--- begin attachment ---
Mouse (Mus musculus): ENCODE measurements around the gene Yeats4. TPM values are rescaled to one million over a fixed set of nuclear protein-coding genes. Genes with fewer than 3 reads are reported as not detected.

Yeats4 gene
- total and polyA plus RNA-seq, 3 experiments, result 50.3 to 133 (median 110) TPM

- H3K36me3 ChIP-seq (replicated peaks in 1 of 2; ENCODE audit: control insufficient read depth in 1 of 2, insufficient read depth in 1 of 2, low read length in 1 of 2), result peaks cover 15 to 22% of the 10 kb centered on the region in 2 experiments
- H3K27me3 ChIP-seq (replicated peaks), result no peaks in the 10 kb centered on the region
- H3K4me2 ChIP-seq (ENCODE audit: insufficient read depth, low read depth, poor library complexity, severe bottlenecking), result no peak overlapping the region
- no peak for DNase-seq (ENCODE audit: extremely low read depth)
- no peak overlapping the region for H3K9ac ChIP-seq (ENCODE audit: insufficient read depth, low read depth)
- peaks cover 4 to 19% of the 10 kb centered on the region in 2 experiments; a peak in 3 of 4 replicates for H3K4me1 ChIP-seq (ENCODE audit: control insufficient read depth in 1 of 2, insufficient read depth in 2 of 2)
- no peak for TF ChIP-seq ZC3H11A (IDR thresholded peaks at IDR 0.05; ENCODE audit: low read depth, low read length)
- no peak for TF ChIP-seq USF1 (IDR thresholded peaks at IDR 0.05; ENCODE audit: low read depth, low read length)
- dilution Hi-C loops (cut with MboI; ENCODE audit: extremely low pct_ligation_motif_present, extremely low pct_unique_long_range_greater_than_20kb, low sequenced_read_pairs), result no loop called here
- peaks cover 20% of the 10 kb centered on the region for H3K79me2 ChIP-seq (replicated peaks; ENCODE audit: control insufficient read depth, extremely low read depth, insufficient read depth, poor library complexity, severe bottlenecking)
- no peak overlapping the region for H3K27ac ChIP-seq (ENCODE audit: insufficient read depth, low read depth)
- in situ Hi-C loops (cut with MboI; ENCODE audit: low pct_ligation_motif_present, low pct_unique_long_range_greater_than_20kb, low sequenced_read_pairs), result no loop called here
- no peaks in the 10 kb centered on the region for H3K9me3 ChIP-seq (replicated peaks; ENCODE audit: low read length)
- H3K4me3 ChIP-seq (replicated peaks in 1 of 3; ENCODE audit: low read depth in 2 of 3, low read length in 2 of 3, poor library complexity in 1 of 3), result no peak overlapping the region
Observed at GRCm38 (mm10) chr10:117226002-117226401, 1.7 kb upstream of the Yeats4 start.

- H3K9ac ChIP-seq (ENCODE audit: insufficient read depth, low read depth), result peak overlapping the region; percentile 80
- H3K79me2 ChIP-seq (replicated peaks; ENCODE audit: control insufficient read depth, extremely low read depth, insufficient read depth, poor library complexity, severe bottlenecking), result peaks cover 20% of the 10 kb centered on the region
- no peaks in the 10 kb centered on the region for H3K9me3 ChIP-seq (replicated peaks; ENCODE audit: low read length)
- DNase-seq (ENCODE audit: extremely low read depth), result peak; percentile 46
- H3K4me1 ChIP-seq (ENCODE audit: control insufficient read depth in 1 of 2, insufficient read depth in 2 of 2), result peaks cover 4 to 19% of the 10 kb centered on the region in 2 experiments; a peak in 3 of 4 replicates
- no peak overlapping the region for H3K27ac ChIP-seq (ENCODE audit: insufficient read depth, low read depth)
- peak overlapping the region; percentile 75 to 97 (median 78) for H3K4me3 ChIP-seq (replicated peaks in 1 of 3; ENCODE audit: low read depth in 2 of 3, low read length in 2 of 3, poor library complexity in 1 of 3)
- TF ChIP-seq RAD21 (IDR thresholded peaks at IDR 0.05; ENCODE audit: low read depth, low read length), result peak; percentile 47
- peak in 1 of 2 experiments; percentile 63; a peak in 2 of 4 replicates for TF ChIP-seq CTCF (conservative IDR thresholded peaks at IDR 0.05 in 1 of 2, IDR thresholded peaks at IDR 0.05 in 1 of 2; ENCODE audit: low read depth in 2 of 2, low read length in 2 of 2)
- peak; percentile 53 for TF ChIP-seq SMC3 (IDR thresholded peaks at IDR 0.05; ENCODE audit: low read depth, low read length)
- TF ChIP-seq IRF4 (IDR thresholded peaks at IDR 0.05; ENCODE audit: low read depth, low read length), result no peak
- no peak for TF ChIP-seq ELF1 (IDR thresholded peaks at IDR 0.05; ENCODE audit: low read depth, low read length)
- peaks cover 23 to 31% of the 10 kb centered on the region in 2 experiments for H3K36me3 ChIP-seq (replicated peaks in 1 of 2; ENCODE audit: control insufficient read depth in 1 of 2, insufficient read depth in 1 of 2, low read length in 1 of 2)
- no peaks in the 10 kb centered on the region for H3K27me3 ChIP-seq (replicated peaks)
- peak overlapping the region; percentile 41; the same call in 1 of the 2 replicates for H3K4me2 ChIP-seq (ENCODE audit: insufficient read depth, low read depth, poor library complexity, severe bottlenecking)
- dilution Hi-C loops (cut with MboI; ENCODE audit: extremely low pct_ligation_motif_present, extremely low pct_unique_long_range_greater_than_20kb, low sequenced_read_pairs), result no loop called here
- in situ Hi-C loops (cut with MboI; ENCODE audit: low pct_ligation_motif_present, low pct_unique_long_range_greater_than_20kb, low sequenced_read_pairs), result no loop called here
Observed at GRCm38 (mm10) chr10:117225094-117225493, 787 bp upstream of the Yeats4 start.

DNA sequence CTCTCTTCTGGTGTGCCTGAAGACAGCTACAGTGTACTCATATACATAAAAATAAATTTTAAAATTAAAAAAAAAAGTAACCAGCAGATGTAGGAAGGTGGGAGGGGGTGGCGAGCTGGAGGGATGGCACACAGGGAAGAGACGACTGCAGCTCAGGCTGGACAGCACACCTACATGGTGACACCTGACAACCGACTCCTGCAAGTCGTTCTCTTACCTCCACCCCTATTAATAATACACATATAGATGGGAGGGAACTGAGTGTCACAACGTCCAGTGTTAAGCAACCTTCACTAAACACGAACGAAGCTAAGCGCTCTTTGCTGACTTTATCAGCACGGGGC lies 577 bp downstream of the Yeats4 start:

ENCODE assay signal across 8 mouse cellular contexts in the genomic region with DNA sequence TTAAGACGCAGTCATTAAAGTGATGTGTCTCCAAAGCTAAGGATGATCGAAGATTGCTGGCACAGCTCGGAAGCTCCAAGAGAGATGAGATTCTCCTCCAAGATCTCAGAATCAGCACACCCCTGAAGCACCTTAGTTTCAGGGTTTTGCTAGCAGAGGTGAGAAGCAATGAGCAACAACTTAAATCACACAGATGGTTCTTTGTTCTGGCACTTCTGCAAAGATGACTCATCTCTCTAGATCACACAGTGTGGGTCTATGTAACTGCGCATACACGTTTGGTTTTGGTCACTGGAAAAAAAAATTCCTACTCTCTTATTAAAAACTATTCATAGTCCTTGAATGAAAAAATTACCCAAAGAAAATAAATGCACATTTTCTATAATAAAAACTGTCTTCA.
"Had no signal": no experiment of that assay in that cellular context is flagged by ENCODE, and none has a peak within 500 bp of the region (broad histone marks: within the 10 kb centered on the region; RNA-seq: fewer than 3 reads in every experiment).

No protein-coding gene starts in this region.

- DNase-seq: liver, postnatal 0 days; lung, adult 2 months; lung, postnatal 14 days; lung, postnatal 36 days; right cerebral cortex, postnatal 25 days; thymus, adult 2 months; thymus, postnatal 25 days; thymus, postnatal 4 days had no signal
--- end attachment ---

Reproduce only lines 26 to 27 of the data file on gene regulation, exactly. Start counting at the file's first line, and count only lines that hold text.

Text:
- TF ChIP-seq RAD21 (IDR thresholded peaks at IDR 0.05; ENCODE audit: low read depth, low read length), result peak; percentile 47
- peak in 1 of 2 experiments; percentile 63; a peak in 2 of 4 replicates for TF ChIP-seq CTCF (conservative IDR thresholded peaks at IDR 0.05 in 1 of 2, IDR thresholded peaks at IDR 0.05 in 1 of 2; ENCODE audit: low read depth in 2 of 2, low read length in 2 of 2)